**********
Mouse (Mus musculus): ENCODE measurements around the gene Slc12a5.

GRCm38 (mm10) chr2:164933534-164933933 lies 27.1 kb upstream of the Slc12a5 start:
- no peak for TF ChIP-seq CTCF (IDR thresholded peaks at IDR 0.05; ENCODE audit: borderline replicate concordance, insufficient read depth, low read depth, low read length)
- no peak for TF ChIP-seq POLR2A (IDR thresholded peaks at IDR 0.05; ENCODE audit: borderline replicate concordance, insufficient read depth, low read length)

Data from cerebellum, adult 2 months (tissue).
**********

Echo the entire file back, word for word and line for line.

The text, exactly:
Mouse (Mus musculus): ENCODE measurements around the gene Slc12a5.

GRCm38 (mm10) chr2:164933534-164933933 lies 27.1 kb upstream of the Slc12a5 start:
- no peak for TF ChIP-seq CTCF (IDR thresholded peaks at IDR 0.05; ENCODE audit: borderline replicate concordance, insufficient read depth, low read depth, low read length)
- no peak for TF ChIP-seq POLR2A (IDR thresholded peaks at IDR 0.05; ENCODE audit: borderline replicate concordance, insufficient read depth, low read length)

Data from cerebellum, adult 2 months (tissue).